BEIRUT (AP) — Ten days after his surprise resignation plunged Lebanon into crisis and raised fears of regional turmoil, Prime Minister Saad Hariri on Tuesday called on everyone to "chill."
In his first personal tweet since traveling to Saudi Arabia earlier this month, where he announced he would step down in a pre-recorded message that led many to think he was being held against his will, Hariri said he planned to return to Lebanon in the next two days.
"People, I am fine. And God willing I will come back in a couple of days. Let's chill." Hariri wrote, adding that he was in good shape. His phrasing suggested he would return sometime in the coming days, rather than setting a precise date.
Lebanon's foreign minister meanwhile said during a trip to Paris that his country may resort to international law to determine Hariri's condition, suggesting he is being held under some form of house arrest, if he doesn't return to Lebanon.
Hariri's surprise resignation and then his scarce communication led many Lebanese to speculate that he was being held against his will and stripped of his phone despite Saudi denials. A live interview Sunday with a Lebanese TV station affiliated with his political party did little to dispel such fears.
On Tuesday, Hariri met with the Lebanese Maronite Patriarch, who visited Saudi Arabia, the first publicized meeting with a Lebanese official. But there were no TV cameras allowed into the meeting and only photos of the encounter were released.
President Michel Aoun has refused to accept Hariri's Nov. 4 resignation and urged him to come home. Hezbollah and other rivals have suggested that Hariri's Saudi patrons forced him to resign to wreck the coalition government. The coalition government includes the Iran-backed Hezbollah.
Speaking from Paris, Lebanon's foreign minister said he hoped to resolve the "ambiguous" Hariri situation with Saudi Arabia. Gibran Bassil, who is on a European tour aimed at rallying support for his country's stability, said if Hariri doesn't return, then it will prove he is not free.
"We hope Lebanon doesn't have to resort to international law," Bassil said.
Bassil spoke after meeting French President Emmanuel Macron, who said he "hopes Saad Hariri can go to Lebanon as he has announced," according to the president's office.
France, Lebanon's onetime colonial ruler, is seeking to play a mediating role in the region and Macron paid a surprise visit to Saudi Arabia last week. French Foreign Minister Jean-Yves Le Drian is heading to Saudi Arabia on Wednesday.
Hariri's resignation came amid mounting tensions between Saudi Arabia and Iran. Hariri lashed out at Hezbollah in his resignation speech and said he feared for his safety. Saudi Arabia has accused Hezbollah of declaring war on the kingdom by supporting Yemen's Houthi rebels, who fired a ballistic missile the night of Hariri's resignation that was intercepted near Riyadh.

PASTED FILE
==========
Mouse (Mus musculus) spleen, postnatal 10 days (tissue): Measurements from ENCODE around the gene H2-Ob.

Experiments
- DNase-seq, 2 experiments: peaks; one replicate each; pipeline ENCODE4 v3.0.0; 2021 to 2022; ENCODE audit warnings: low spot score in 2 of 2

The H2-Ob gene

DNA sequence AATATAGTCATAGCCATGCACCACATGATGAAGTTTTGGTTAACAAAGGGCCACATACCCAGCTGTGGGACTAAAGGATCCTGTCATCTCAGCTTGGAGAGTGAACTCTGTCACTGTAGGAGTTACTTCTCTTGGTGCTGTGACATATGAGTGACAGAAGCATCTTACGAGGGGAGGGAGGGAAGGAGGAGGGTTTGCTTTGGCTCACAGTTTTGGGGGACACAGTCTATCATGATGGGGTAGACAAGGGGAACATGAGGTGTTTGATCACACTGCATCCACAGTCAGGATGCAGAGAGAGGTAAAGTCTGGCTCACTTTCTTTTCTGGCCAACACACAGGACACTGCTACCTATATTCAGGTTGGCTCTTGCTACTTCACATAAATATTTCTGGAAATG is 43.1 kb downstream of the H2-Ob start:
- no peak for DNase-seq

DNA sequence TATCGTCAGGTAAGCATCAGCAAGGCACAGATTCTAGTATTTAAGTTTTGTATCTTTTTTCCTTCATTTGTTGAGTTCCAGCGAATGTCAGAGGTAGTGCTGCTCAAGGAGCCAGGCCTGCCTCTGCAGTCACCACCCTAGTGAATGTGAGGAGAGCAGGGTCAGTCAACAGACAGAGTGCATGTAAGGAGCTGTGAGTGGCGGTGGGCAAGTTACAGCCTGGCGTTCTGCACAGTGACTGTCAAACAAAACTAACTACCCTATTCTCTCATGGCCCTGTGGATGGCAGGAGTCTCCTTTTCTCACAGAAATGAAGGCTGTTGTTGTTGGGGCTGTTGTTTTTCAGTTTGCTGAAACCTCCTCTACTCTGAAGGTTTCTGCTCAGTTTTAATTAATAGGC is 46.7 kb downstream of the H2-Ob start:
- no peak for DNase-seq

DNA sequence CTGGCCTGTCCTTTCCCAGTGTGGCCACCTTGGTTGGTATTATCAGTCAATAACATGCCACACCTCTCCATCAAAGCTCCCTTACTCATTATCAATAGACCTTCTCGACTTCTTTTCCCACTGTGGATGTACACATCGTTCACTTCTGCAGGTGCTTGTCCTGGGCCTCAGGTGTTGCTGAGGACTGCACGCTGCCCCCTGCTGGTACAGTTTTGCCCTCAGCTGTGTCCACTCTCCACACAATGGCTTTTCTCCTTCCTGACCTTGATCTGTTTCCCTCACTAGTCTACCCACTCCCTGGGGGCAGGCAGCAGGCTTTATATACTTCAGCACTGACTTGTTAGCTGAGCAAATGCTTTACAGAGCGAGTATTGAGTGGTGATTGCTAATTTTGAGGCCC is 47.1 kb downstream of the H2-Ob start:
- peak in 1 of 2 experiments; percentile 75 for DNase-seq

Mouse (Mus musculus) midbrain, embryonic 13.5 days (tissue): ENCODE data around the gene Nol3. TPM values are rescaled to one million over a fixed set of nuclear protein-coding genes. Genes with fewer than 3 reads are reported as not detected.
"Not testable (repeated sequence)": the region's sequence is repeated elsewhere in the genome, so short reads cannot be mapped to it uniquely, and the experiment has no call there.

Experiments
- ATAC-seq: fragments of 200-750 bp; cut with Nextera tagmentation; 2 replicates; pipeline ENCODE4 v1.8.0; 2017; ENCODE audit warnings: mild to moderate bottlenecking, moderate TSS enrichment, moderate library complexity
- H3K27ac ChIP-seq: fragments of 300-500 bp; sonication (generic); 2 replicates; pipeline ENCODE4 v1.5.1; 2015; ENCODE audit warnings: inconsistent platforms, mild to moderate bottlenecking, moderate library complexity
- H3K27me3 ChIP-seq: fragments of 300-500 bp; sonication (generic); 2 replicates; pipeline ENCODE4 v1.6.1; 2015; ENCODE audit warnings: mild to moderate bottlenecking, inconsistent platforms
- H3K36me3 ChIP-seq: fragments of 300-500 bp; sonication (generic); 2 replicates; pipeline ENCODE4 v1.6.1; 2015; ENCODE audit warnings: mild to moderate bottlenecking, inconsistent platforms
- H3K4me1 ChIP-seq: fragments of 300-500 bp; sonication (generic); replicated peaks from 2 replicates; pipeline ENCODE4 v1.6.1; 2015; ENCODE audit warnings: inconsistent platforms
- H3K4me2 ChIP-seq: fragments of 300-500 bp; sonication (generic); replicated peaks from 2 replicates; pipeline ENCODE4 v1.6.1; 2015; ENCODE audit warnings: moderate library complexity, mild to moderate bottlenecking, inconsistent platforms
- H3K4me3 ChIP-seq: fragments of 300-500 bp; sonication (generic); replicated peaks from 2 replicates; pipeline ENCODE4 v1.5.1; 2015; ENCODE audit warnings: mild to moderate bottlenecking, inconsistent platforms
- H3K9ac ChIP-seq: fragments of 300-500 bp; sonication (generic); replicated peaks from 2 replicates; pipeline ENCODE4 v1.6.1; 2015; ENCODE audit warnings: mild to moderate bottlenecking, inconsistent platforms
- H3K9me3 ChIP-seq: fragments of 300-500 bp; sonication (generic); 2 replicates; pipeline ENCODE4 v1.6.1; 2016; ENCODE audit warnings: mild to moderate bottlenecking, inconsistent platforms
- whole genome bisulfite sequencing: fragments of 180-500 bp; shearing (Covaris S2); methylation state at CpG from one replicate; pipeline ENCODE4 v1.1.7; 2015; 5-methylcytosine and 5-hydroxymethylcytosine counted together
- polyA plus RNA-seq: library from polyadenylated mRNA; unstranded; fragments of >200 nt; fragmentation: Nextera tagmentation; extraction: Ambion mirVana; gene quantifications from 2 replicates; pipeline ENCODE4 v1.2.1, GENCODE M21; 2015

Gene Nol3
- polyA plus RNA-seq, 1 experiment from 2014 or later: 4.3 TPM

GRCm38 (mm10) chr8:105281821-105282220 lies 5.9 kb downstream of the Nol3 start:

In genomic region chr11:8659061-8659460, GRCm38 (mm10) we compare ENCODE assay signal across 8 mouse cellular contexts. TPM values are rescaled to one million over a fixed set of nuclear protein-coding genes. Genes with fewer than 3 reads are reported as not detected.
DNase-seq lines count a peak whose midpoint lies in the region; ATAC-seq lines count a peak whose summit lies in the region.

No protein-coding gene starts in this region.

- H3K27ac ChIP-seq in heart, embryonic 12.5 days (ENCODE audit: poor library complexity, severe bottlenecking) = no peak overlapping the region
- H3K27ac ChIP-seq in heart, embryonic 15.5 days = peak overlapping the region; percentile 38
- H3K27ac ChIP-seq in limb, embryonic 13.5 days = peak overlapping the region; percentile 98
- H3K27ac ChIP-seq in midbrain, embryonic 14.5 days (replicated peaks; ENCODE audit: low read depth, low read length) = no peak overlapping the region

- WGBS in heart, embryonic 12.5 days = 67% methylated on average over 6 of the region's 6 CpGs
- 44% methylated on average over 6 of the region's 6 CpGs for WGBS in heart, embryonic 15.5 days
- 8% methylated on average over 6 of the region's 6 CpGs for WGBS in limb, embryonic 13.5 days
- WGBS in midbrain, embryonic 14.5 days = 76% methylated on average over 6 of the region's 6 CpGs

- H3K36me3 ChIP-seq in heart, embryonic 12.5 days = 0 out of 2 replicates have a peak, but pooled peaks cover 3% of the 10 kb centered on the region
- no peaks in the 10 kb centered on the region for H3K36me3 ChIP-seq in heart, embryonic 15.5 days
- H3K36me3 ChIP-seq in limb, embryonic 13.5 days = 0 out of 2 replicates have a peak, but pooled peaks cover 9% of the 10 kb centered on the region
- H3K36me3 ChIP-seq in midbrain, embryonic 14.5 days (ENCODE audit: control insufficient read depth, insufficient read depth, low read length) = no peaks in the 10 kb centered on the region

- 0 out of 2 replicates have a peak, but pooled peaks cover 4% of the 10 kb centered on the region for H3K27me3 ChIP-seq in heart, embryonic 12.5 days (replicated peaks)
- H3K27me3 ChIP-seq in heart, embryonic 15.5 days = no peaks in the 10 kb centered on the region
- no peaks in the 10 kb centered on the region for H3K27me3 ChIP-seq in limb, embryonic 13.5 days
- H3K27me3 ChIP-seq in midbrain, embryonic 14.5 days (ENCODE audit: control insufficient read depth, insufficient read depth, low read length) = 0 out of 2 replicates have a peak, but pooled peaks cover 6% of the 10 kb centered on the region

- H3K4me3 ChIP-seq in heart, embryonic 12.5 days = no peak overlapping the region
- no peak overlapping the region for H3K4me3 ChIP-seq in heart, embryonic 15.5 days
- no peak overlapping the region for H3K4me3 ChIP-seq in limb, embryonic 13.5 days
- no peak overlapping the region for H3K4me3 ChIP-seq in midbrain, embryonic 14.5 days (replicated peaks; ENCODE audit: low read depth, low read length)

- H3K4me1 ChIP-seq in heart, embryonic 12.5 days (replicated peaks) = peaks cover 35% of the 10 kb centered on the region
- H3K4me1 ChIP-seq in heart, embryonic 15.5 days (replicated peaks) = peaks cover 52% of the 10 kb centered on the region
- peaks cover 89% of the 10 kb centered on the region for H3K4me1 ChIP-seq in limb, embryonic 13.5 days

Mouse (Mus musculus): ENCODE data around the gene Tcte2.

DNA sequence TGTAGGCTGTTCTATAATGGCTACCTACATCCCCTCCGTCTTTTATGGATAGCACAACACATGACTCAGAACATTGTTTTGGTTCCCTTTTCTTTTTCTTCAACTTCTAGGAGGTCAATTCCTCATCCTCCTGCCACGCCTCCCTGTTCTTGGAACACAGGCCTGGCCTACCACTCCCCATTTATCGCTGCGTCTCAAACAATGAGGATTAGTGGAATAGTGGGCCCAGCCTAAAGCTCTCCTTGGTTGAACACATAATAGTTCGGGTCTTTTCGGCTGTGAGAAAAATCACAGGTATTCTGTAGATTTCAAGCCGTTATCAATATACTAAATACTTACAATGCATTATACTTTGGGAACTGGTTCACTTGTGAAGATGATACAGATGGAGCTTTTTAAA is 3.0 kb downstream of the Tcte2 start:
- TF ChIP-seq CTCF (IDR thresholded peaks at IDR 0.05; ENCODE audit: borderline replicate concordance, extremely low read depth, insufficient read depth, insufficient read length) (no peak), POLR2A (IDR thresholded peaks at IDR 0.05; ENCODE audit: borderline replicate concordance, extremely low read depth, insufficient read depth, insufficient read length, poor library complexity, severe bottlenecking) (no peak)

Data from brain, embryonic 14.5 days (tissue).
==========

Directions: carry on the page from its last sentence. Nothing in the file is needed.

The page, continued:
Last week, Saudi Arabia called on its citizens to leave Lebanon "immediately," raising fears of further escalation.
Asked if he fears punitive actions from the kingdom, Bassil said any attack on Lebanon would affect the whole region.
"The first to be touched in this will be the Syrians based in Lebanon," Bassil said, referring to the more than 1 million refugees in Lebanon, equivalent to a fourth of the tiny country's population.
"They would move from a situation of being accepted and absorbed by the Lebanese society to a situation where they will no more tolerate their conditions," he said, without elaborating.
Bassil and his party have been pressing for the return of Syrian refugees now that the war is winding down. Hariri, and other Sunni politicians who oppose the Syrian government, have argued against repatriation before a peace deal is reached.
Bassil denied Lebanon had anything to do with "a missile launched from one country toward another country," apparently referring to the missile fired at Riyadh.
"There is no excuse for this exceptional and unnatural situation" with Saudi Arabia, he said.
In his interview, Hariri hinted he may reconsider his resignation if Hezbollah agreed to discuss staying out of regional affairs. Hariri, a dual Lebanese-Saudi national, has homes in Saudi Arabia, where his wife and children have been living for years.
Schaeffer reported from Paris. Associated Press writer Sylvie Corbet in Paris contributed to this report.